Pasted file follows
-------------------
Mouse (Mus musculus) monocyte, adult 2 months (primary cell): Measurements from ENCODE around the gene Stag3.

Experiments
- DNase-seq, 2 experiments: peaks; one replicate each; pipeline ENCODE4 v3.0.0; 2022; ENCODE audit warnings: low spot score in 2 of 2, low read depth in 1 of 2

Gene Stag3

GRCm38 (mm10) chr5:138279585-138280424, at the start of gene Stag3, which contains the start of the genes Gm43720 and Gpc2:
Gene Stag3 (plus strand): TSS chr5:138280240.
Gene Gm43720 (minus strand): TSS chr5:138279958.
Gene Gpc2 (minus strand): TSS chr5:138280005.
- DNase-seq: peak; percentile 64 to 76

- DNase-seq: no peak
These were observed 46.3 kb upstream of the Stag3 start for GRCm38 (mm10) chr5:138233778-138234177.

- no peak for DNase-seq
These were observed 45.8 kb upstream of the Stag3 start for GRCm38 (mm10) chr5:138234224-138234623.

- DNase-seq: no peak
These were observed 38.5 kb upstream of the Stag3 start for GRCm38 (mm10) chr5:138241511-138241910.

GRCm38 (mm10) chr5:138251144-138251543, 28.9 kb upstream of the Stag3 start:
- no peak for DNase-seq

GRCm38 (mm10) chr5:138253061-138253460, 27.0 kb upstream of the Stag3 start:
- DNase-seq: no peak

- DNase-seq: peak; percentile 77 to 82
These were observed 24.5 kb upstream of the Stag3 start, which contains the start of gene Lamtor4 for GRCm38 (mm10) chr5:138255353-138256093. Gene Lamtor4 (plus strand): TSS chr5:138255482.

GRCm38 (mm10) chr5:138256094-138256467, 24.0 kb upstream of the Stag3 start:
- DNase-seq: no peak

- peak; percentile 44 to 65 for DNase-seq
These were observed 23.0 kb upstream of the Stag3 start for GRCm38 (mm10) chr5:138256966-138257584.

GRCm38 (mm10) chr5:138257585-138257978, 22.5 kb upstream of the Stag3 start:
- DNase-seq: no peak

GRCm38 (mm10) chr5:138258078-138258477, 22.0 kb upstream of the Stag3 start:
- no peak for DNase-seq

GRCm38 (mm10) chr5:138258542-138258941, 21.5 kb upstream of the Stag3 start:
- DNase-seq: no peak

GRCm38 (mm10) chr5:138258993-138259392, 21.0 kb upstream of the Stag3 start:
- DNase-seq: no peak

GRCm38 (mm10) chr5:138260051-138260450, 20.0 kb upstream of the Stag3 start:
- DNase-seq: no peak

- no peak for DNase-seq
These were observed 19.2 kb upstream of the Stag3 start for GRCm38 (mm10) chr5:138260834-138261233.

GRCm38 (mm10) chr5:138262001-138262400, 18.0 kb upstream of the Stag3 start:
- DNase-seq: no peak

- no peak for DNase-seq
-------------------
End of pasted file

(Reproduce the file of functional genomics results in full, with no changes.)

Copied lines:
Mouse (Mus musculus) monocyte, adult 2 months (primary cell): Measurements from ENCODE around the gene Stag3.

Experiments
- DNase-seq, 2 experiments: peaks; one replicate each; pipeline ENCODE4 v3.0.0; 2022; ENCODE audit warnings: low spot score in 2 of 2, low read depth in 1 of 2

Gene Stag3

GRCm38 (mm10) chr5:138279585-138280424, at the start of gene Stag3, which contains the start of the genes Gm43720 and Gpc2:
Gene Stag3 (plus strand): TSS chr5:138280240.
Gene Gm43720 (minus strand): TSS chr5:138279958.
Gene Gpc2 (minus strand): TSS chr5:138280005.
- DNase-seq: peak; percentile 64 to 76

- DNase-seq: no peak
These were observed 46.3 kb upstream of the Stag3 start for GRCm38 (mm10) chr5:138233778-138234177.

- no peak for DNase-seq
These were observed 45.8 kb upstream of the Stag3 start for GRCm38 (mm10) chr5:138234224-138234623.

- DNase-seq: no peak
These were observed 38.5 kb upstream of the Stag3 start for GRCm38 (mm10) chr5:138241511-138241910.

GRCm38 (mm10) chr5:138251144-138251543, 28.9 kb upstream of the Stag3 start:
- no peak for DNase-seq

GRCm38 (mm10) chr5:138253061-138253460, 27.0 kb upstream of the Stag3 start:
- DNase-seq: no peak

- DNase-seq: peak; percentile 77 to 82
These were observed 24.5 kb upstream of the Stag3 start, which contains the start of gene Lamtor4 for GRCm38 (mm10) chr5:138255353-138256093. Gene Lamtor4 (plus strand): TSS chr5:138255482.

GRCm38 (mm10) chr5:138256094-138256467, 24.0 kb upstream of the Stag3 start:
- DNase-seq: no peak

- peak; percentile 44 to 65 for DNase-seq
These were observed 23.0 kb upstream of the Stag3 start for GRCm38 (mm10) chr5:138256966-138257584.

GRCm38 (mm10) chr5:138257585-138257978, 22.5 kb upstream of the Stag3 start:
- DNase-seq: no peak

GRCm38 (mm10) chr5:138258078-138258477, 22.0 kb upstream of the Stag3 start:
- no peak for DNase-seq

GRCm38 (mm10) chr5:138258542-138258941, 21.5 kb upstream of the Stag3 start:
- DNase-seq: no peak

GRCm38 (mm10) chr5:138258993-138259392, 21.0 kb upstream of the Stag3 start:
- DNase-seq: no peak

GRCm38 (mm10) chr5:138260051-138260450, 20.0 kb upstream of the Stag3 start:
- DNase-seq: no peak

- no peak for DNase-seq
These were observed 19.2 kb upstream of the Stag3 start for GRCm38 (mm10) chr5:138260834-138261233.

GRCm38 (mm10) chr5:138262001-138262400, 18.0 kb upstream of the Stag3 start:
- DNase-seq: no peak

- no peak for DNase-seq